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Thank you all for your suggestions. This man is very big....well over six feet and though he is getting smaller weight wise, he was about 250 lbs. I always help the aides from hospice with bathing as it is almost impossible to turn him. The only way to get him up is with a hoyer lift. At this point, there really is little I can do for him. I copied and posted the "ten commandments"....as I call them...for Alzheimer's patients. He really doesn't understand much of what is said, so we go along with him and try to distract him or reminisce with him. We have had as many as 10 dead people who are very real to him. So we talk about them when "they visit". It is amusing when he asks if I have enough food to feed all of them. I am enjoying respite....God bless hospice...and will welcome him home on Saturday...though he will swear this is NOT his home. This goes on every day, so I might as well get accustomed to it. One bit of advice I would have for anyone is to find someone you know who needs some money and hire them to babysit. The agencies send just about anybody. I have two lovely ladies who can sit with him while I go out and have gone through hospice with either a husband or relative, so they understand what is going on and just join him in his "party". One is a baseball fan and he never was....she bought him a hat from her favorite team and now they sit and watch her team, wearing their hats. He still doesn't understand baseball, but he loves his hat. Laugh with me my friends. I love this site and am so happy to have found it. I feel so less alone. I can always go here and find someone who is going through some tough times and add them to my prayer list.And I really LOVE...."you can tell you are a care-giver if...." We need the laughs.
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Take care. Dont get too frustrated. Perhaps hospice can help you find a way to help him up and stand for a few minutes. Gait belt or other device. If you get him moving a bit some way, maybe he will settle down more. Maybe that would backfire too.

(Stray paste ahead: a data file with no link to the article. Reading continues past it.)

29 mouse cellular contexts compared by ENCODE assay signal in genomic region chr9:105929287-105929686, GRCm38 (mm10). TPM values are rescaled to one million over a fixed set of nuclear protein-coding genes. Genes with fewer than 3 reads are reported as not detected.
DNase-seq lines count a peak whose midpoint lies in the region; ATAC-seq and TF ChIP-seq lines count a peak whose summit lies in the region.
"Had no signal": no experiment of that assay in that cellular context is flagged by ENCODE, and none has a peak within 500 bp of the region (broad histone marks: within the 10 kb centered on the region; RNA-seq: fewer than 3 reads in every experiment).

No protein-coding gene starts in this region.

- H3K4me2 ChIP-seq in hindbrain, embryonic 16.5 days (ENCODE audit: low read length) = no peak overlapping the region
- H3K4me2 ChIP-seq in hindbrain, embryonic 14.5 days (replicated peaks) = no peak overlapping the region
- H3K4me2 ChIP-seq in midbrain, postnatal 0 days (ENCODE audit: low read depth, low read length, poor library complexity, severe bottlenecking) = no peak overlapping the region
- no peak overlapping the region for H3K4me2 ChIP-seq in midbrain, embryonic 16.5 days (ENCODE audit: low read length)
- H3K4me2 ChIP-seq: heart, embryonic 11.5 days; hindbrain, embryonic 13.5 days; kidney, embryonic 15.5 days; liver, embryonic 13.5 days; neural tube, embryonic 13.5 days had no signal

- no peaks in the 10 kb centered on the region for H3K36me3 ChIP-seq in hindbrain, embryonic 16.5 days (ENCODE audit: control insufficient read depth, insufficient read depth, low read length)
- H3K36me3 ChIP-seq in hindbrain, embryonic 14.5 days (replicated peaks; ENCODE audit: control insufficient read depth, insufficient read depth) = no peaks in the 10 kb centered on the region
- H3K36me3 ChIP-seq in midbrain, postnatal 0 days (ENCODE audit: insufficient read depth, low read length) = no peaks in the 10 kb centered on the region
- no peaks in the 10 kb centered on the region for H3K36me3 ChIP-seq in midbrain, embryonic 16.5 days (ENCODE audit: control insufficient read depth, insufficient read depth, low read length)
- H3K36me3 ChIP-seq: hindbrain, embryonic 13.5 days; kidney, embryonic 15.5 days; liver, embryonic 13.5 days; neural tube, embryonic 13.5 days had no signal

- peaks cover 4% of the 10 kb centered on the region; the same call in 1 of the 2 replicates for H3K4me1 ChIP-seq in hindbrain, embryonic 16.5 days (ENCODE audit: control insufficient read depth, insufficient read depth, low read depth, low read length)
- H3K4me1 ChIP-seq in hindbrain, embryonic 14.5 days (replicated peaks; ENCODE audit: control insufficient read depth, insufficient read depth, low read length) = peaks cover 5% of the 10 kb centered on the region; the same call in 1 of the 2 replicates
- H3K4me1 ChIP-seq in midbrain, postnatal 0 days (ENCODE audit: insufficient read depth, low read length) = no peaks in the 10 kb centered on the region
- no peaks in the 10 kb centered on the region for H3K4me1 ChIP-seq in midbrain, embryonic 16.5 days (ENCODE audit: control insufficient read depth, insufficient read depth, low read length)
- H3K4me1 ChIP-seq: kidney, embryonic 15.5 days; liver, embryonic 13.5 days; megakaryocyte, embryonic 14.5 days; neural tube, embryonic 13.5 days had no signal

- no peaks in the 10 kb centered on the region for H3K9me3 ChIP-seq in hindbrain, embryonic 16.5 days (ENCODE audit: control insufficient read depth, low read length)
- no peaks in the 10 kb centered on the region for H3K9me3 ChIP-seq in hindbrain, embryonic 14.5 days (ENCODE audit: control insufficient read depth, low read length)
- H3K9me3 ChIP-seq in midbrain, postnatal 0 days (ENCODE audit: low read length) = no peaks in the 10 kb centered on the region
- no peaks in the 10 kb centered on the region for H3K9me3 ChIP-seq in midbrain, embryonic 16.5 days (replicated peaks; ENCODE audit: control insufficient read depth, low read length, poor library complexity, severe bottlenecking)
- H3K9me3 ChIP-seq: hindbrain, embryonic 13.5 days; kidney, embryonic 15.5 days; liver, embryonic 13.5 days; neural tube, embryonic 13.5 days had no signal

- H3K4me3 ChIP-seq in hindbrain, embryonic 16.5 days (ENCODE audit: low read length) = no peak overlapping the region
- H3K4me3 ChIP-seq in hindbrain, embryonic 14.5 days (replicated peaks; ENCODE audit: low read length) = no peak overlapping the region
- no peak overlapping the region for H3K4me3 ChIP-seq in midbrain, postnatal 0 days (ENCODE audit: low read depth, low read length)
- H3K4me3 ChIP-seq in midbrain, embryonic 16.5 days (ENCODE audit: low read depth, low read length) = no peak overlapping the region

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Nursing facilities are different from decades ago. Not to say you should put him in one, but do take a friend or relative, and find a few near you, say within 5 - 15 miles. Take a tour of these places, talk with an admittance director, and be open minded. If you see a resident with a family visitor, ask that family member how long the loved one has been there, and how are the staff? How does it look? Any dirty linens laying around? Does it smell like urine? Do the residents look like they are being taken care of properly? Sometime the directors will invite you to have lunch in the dining hall to see how the food is. What happens if you need more help? It wouldn't hurt to look. My friend took me around to have me see a few places for my mother... It is hard, very hard. I ended up finding a 6 pack, 2 caretakers and 6 residents in a private one story house that is set up for geriatric people. It's just minutes away from me....
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Dont' take your husbands reactions personally, he can't help it. Does your husband tell you of any conversations with these "dead people"? Has the physical therapist showed you how to exercise your husband's left side to help him gain any kind of movement? Sometimes it may help. Ensure has a new fruity type protein drink. It is pretty good, and I believe it has around 9 grams of protein. I guess you can add thickening agent to almost any juice or drink.. If you cannot get him to eat or drink, you may want to have his throat re-evaluated..
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Having more than one family member suffering from a stroke, and the news stating that statins, like Lipitor is a "no-brainer", everyone should be on it, I am now taking my doctor seriously and am taking my Lipitor to keep my cholesterol in check...Stroking out is no fun, and yes, these drugs can help prevent it...It'sa good thing I have been stock piling them.. My friend said they are no good if the just sit in the bottles, I actually need to take them in order for them to do anything...I guess she is right.
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Perhaps he isn't aware of the severity of the stroke. Are they giving him any kind of therapy, physical, occupational, speech therapy? Maybe you can pull out some old photos of trips you two have been on and recall special moments. At this point, it doesn't matter what decade he thinks. If he can still talk, bring up happy moments. Can he swallow? we had to put my relative on "thickened water" to avoid choking or going down the wrong throat. This was determined by a speech therapist? I can't remember, but food had to be custard thick, and not too runny.... I think rite Aide had the thickening agent for water. The stroke affected the throat for a few weeks so she couldn't swallow correctly. Thickened water doesn't sound good so I got some Mios Energy drops or other flavor drops to make it taste better. The thickening agent was basically corn starch....
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When you get your respite, which I assume is very very soon, ask the hospice staff to evaluate him for stronger sedation. That is what I would do for a loved one at death's door who is upset and angry.

It is soooo hard. Good thoughts coming your way...